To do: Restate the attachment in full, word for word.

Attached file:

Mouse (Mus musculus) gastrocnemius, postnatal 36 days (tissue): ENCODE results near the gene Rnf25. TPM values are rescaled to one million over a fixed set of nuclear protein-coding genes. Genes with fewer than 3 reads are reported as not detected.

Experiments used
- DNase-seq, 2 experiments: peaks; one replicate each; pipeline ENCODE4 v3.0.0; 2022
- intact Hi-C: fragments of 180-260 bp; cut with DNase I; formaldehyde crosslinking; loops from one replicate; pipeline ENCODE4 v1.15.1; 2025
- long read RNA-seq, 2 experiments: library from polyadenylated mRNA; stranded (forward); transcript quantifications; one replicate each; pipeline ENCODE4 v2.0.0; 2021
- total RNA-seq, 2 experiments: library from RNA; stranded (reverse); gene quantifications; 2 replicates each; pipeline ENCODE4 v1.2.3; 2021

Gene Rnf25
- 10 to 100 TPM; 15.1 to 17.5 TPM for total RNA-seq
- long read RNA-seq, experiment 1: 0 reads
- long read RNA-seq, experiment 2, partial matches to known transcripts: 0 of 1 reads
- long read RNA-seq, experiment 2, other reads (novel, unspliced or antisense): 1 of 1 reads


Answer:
Mouse (Mus musculus) gastrocnemius, postnatal 36 days (tissue): ENCODE results near the gene Rnf25. TPM values are rescaled to one million over a fixed set of nuclear protein-coding genes. Genes with fewer than 3 reads are reported as not detected.

Experiments used
- DNase-seq, 2 experiments: peaks; one replicate each; pipeline ENCODE4 v3.0.0; 2022
- intact Hi-C: fragments of 180-260 bp; cut with DNase I; formaldehyde crosslinking; loops from one replicate; pipeline ENCODE4 v1.15.1; 2025
- long read RNA-seq, 2 experiments: library from polyadenylated mRNA; stranded (forward); transcript quantifications; one replicate each; pipeline ENCODE4 v2.0.0; 2021
- total RNA-seq, 2 experiments: library from RNA; stranded (reverse); gene quantifications; 2 replicates each; pipeline ENCODE4 v1.2.3; 2021

Gene Rnf25
- 10 to 100 TPM; 15.1 to 17.5 TPM for total RNA-seq
- long read RNA-seq, experiment 1: 0 reads
- long read RNA-seq, experiment 2, partial matches to known transcripts: 0 of 1 reads
- long read RNA-seq, experiment 2, other reads (novel, unspliced or antisense): 1 of 1 reads